They’d met 12 years earlier when Dan encouraged a young person to turn Queen’s evidence in a murder case. “He had no involvement other than to help a youth who came to him when in trouble,” wrote Henwood. “This to me typifies Dudson who I have found to be different to most of the criminal fraternity who, despite what they say, are usually asking ‘what’s in it for me’, and whose word is about as useful as a fly in your tea. Dudson’s word has been rock solid.”
Murray Jeffries and Len Johnson were other senior cops who had time for Dan. When Johnson died, Dan famously slipped a condolence card inside Jeffries’ locked car, along with a note saying he’d called around but seeing Jeffries had visitors decided not to disturb him.
Despite his predicament, Dan – whose style of writing was not unlike Barry Crump’s – kept his humour. He was a newbie inmate when riots erupted at Mt Eden prison in 1965 and so had no illusions when a quarter-century later he found himself back there.
Inmates would seek him out for help on their cases. Dan would read the file and find the evidence against them cut and kiln-dried. “Hell,” quipped Dan, “I’m the only bugger in here who’s guilty!”
Most of his sentence was served at Rangipo, a prison farm of 2500 hectares on the central plateau. That had its moments. “You may have trouble believing this,” Dan wrote in one letter, “but the extent of things in the penal colony are such that three of the screws are growing the weed on Justice Department land because it’s ‘safe’. Two have openly told me so and asked for my advice.”
The outside world was the real challenge. Who would employ him? “How long does it take to stop being a burglar?” he wrote in hundreds of pages of musings about his life. “How long to convince your friends and acquaintances that you are no longer in business? They like and respect you but don’t want to be seen with you. A burglar or thief is locked into a spiral outside of ordinary society.
“Changing will always be a personal battle. How long will it take? Twice as long as you have been a thief, and under twice the pressure, with twice the problems. Then you may expect acceptance.”
Media stories helped. Dan and I did a pre-Christmas feature titled: “How not to be burgled during your holidays”. Other media latched on and soon he was a minor celeb. He once demonstrated on live television how he could unpick crappy locks in seconds.
Dan had his blind spots. He hadn’t found sitting on a stash of stolen goods that stressful, but regular chores like registering his car – let alone getting a driver’s licence – just about gave him a hernia. When one of his kids was the innocent party in a car accident, Dan thought insurance money would magically appear. No Dan, you have to make a claim and then follow it up.
His impact on victims was another blank. When he came face to face for a 60 Minutes doco with a couple whose home he’d burgled, Dan was shocked by how angry they were. He didn’t get the distress caused by invading their sanctuary. He liked to think insurance made it virtually victimless.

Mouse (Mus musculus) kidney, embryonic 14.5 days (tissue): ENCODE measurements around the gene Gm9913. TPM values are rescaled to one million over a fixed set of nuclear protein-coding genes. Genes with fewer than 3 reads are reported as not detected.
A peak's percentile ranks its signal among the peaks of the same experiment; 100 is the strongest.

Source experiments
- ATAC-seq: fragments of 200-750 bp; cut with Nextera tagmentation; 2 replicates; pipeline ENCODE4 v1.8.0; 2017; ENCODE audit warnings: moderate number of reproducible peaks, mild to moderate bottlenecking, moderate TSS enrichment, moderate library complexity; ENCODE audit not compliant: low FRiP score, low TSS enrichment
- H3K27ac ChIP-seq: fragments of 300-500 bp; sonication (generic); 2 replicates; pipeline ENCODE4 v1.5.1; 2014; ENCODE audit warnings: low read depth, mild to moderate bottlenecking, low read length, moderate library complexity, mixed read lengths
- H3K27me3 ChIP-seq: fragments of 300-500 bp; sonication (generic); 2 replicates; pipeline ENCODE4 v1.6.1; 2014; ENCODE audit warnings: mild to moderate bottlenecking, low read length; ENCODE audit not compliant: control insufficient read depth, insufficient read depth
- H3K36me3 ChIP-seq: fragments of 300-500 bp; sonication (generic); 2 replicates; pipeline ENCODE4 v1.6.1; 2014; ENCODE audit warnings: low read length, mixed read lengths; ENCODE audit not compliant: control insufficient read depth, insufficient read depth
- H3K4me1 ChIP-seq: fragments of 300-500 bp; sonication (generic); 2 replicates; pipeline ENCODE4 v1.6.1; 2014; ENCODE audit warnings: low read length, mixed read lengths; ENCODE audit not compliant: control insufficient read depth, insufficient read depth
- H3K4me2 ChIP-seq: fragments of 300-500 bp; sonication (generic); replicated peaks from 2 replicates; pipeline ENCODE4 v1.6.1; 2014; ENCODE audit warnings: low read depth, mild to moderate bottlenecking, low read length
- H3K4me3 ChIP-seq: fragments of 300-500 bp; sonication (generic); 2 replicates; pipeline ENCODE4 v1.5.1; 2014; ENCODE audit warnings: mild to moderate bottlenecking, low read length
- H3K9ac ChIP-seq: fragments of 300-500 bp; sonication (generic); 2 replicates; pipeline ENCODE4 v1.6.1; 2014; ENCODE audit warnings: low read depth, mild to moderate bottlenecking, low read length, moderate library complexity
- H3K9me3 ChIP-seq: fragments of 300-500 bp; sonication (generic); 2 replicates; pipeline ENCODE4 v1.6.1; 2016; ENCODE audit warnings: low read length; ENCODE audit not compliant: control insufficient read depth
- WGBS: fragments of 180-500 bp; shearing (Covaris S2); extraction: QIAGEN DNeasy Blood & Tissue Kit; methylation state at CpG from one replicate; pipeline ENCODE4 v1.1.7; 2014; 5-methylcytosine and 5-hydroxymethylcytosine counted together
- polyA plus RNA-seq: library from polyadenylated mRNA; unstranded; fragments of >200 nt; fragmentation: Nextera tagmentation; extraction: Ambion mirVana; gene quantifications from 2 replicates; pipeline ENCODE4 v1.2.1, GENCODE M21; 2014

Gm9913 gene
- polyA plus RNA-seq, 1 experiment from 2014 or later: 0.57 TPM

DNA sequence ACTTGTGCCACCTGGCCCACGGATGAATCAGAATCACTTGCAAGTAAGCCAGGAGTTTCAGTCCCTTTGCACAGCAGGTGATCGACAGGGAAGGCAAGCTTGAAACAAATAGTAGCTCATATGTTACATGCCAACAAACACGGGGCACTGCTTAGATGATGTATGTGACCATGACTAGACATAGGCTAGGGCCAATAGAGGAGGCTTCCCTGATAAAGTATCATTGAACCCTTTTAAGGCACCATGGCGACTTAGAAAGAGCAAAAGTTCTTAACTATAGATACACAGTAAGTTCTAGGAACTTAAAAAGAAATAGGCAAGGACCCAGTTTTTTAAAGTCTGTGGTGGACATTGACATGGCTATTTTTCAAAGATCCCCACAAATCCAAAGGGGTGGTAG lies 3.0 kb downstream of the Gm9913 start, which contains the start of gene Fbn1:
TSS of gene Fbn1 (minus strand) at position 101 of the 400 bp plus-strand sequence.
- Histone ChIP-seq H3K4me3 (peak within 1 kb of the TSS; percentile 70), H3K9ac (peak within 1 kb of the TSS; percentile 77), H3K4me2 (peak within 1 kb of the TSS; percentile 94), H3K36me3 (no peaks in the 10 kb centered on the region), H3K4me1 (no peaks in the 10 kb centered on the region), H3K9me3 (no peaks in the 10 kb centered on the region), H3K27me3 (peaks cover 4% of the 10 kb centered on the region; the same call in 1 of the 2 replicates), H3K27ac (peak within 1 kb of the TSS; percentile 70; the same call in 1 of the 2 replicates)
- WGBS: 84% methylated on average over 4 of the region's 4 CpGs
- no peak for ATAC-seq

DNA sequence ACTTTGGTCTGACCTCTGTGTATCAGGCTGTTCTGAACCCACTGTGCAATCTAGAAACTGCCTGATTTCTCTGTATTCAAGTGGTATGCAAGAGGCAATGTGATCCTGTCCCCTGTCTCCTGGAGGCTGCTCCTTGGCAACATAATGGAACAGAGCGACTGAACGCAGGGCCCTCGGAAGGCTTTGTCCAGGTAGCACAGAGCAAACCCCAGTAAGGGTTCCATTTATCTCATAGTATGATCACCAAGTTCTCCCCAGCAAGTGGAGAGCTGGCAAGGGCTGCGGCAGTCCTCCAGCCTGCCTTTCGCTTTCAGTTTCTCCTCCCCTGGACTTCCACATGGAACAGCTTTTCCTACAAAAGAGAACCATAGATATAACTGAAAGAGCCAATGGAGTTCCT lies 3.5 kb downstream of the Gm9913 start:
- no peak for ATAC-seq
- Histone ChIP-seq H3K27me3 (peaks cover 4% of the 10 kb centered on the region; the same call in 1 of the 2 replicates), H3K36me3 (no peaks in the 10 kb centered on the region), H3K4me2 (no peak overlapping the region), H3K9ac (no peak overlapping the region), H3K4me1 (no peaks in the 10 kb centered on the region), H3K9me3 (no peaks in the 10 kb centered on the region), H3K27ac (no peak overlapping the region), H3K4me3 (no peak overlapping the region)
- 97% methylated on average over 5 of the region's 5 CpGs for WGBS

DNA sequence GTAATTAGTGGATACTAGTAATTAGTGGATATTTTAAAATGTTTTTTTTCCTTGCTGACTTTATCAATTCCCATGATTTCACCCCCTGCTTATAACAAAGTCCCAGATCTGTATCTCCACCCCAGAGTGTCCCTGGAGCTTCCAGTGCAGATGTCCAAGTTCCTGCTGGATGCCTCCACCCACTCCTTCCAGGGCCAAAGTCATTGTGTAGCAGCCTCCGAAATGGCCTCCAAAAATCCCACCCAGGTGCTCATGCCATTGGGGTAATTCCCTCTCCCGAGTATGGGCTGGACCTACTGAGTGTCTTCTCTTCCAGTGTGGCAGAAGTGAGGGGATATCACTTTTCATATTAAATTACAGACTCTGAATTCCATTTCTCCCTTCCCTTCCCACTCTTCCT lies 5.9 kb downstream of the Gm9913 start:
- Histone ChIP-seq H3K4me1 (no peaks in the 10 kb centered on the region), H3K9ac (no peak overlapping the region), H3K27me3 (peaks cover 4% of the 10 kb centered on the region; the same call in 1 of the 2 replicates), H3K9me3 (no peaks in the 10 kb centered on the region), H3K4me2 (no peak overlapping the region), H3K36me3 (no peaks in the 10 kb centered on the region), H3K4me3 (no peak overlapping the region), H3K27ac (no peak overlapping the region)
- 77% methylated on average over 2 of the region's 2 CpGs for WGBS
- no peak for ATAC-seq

He grew up a lot after that.
Dan got consultancy work with an insurance company and gave talks up and down the country. For the last decade of his life, he worked nights as an unarmed security guard on the huge building sites around Hobsonville. It takes one to know one. He had the chutzpah and presence to face down anyone dodgy, telling them: “Not on my patch.”
His regrets were many. He was also deeply disappointed that prison and justice authorities had no interest in using his experience and hearing his ideas on how to reduce a recidivism (reoffending) rate of 80%. The last time he was inside, he wasn’t even allowed to help fellow inmates with reading and writing.
Despite the odds, he did manage to build a life for himself on the outside, even though it was unconventional, as Dan himself was. In a gesture of good faith, he gave his burglary kit, with its lock picks and master keys, to his friend Chook Henwood, whose work as a criminal profiler led to the arrests of New Zealand’s two worst serial rapists, Joe Thomson and Malcolm Rewa.
I have a manila folder chocka with Dan stuff. In one letter, written early in that last prison term, he said he’d never had so many people backing him and he made us a pledge. “So Phil, it all means a lot more than words can say and I’m going to prove everyone’s faith in me is very well-founded.”
Dan lived out his days in a house bus where he spent his spare time writing. That’s where he took ill. He rang the ambulance himself but died later in hospital. It came as a shock, even though he was having treatment for cancer. He and Chook came over for lunch not so long ago and I just assumed Dan would continue to turn up.
Dan died on June 10, aged 74. For the last 28 years, he walked the line.
Chook is writing his memoirs for a book where he and Dan tell their stories of crime and punishment in alternate chapters. It’s to be called Chook and Crook.